Anna is still grieving, and wondering if there was something she should have done. I’m not giving her a hard time over it, because she didn’t know about heartworm. But you can bet that anyone who does know, and doesn’t get heartworm protection for their dogs, will not be cut any slack by me. Heartworm is deadly, but very preventable.
With that in mind, let’s look at some of the most common questions that can be asked and answered about heartworm.
How Does a Dog Get Heartworm?
There is only one thing that can cause heartworm. It’s carried by mosquitos, and when a mosquito that is carrying heartworm larvae bites your dog, your dog can be infected. It doesn’t require repeated exposure, either – just a single bite from a single mosquito that is carrying the larvae can transmit heartworm to your dog.
For this reason, it’s vital that you get heartworm protection for your dogs. You could begin by purchasing an outdoor mosquito trap, and for sure that will go a long way to protecting your dog from these horrid flying pests, but it’s not enough. Even the best trap will probably only get most, but not all, of the mosquitos. Your dog should still get veterinary heartworm protection.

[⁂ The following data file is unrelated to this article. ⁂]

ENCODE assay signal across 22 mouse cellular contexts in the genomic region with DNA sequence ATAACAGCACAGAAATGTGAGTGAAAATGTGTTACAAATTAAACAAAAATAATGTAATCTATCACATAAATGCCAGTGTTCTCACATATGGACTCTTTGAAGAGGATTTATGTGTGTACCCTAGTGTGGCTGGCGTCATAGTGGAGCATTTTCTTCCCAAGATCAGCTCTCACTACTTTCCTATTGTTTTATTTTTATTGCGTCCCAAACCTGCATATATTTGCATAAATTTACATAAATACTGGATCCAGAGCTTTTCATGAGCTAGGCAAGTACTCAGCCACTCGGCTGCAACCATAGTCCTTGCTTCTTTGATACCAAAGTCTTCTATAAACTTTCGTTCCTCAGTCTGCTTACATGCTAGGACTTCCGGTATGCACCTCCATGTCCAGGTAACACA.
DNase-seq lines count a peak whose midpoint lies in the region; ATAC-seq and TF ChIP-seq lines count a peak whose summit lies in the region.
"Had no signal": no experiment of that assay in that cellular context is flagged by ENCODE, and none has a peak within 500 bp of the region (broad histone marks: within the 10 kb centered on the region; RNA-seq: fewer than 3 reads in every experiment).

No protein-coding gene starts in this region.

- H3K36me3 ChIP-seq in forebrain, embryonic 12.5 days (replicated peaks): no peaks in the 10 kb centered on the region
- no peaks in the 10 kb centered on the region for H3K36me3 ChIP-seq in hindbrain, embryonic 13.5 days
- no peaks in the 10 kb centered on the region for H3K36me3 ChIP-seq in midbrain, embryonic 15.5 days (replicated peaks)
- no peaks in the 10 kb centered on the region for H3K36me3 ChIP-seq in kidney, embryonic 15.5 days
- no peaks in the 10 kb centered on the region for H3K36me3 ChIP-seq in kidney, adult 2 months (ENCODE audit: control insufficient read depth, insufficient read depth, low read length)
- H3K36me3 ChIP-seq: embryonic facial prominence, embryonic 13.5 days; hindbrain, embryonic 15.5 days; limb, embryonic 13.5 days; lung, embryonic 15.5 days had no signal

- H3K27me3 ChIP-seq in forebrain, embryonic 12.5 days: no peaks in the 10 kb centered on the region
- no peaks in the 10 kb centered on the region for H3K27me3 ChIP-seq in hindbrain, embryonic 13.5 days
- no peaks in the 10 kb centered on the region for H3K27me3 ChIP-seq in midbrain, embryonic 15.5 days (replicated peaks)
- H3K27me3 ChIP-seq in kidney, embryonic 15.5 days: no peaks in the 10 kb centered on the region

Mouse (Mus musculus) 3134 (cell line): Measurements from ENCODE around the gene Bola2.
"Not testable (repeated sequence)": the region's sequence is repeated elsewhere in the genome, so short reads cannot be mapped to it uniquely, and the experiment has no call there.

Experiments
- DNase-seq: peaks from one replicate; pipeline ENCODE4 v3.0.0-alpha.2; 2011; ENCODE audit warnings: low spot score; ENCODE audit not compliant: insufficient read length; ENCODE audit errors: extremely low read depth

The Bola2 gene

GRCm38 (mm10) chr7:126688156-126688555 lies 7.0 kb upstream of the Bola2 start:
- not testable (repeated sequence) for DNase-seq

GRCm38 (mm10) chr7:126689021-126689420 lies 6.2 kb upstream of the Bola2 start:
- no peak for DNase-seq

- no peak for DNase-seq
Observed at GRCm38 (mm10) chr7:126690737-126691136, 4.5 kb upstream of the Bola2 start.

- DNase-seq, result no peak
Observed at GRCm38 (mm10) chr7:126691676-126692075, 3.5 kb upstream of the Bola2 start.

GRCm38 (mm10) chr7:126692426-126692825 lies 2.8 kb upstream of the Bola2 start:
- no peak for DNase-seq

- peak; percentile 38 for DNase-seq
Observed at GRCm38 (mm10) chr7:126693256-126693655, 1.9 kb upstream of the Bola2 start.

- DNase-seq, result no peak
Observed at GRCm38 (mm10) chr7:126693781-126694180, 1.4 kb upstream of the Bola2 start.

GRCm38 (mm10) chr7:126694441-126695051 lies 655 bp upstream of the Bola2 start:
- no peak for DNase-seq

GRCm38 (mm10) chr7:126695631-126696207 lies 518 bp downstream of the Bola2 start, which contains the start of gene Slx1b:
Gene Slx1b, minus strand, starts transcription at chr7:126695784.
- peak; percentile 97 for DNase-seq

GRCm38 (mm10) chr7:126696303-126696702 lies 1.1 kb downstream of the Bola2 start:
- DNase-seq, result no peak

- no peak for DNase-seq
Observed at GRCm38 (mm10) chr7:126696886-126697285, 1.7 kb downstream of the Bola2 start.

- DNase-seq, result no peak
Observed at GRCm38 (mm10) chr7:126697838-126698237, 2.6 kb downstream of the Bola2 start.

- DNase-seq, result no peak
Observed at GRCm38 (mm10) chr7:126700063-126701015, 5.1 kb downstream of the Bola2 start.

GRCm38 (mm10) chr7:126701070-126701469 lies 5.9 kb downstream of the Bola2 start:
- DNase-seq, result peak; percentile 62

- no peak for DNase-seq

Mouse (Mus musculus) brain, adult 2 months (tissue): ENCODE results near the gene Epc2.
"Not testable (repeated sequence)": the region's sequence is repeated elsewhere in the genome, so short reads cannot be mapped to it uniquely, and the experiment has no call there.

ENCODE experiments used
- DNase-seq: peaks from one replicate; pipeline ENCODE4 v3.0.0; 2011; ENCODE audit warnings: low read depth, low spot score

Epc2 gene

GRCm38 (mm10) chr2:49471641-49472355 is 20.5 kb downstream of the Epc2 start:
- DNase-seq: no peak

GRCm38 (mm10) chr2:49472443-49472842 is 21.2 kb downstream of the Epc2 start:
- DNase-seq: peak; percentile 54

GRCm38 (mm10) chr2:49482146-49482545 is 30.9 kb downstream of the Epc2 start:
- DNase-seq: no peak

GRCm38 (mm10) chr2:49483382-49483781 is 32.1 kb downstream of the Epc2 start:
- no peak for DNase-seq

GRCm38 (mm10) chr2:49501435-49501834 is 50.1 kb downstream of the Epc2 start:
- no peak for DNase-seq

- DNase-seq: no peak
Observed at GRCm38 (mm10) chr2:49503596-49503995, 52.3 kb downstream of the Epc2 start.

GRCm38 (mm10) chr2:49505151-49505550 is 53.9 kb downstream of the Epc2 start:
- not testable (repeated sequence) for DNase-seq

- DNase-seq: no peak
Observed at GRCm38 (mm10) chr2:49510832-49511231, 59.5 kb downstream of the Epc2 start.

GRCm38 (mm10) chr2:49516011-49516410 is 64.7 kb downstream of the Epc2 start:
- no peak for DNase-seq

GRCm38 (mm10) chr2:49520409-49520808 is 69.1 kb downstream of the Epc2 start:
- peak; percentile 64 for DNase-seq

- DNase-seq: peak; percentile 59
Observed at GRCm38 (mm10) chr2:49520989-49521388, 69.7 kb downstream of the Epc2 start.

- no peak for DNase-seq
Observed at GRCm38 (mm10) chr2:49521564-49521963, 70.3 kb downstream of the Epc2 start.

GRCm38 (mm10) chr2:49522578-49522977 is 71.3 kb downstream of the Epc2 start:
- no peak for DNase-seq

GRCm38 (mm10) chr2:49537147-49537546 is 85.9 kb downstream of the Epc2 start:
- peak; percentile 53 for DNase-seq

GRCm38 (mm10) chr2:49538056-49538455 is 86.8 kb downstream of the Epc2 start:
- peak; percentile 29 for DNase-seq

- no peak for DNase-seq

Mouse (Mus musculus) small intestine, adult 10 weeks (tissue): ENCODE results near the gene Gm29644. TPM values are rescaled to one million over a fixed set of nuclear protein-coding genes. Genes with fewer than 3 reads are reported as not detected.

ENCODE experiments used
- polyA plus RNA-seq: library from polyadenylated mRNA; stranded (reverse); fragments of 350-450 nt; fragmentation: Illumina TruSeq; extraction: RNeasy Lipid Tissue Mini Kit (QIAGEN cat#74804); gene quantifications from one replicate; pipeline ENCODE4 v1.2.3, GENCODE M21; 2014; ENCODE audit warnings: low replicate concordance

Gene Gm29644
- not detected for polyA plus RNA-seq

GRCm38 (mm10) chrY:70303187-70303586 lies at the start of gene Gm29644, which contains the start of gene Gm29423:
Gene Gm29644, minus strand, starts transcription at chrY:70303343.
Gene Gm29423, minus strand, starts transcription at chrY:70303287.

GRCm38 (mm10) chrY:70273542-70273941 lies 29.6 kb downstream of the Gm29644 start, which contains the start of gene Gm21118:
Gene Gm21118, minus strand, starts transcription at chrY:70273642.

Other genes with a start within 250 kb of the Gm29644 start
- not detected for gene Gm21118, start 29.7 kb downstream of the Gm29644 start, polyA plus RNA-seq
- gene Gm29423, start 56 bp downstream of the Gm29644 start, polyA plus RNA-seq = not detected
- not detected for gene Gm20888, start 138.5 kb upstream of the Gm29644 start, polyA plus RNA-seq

Keep in mind, too, that although some states are hotbeds for heartworm, all 50 states have mosquitos, and all it takes is one bite.
You live in Arizona. Good for you. I know that Arizona is typically a dry state, but mosquitos can still thrive in areas that are irrigated. Mosquitos exist practically anywhere that you can find water. If you have water, and mosquitos, and dogs, it quite simply adds up to the potential for heartworm, and remember – it only takes one.
But I Live in Oregon! Nevada! California! Aren’t Those Safe Areas?
Again, great. All these states used to be relatively free of heartworm, and veterinarians would even tell owners not to worry about heartworm prevention for their dogs, because the likelihood of contracting heartworm was so low. If your veterinarian isn’t up to speed, he or she might even still believe that this is the case.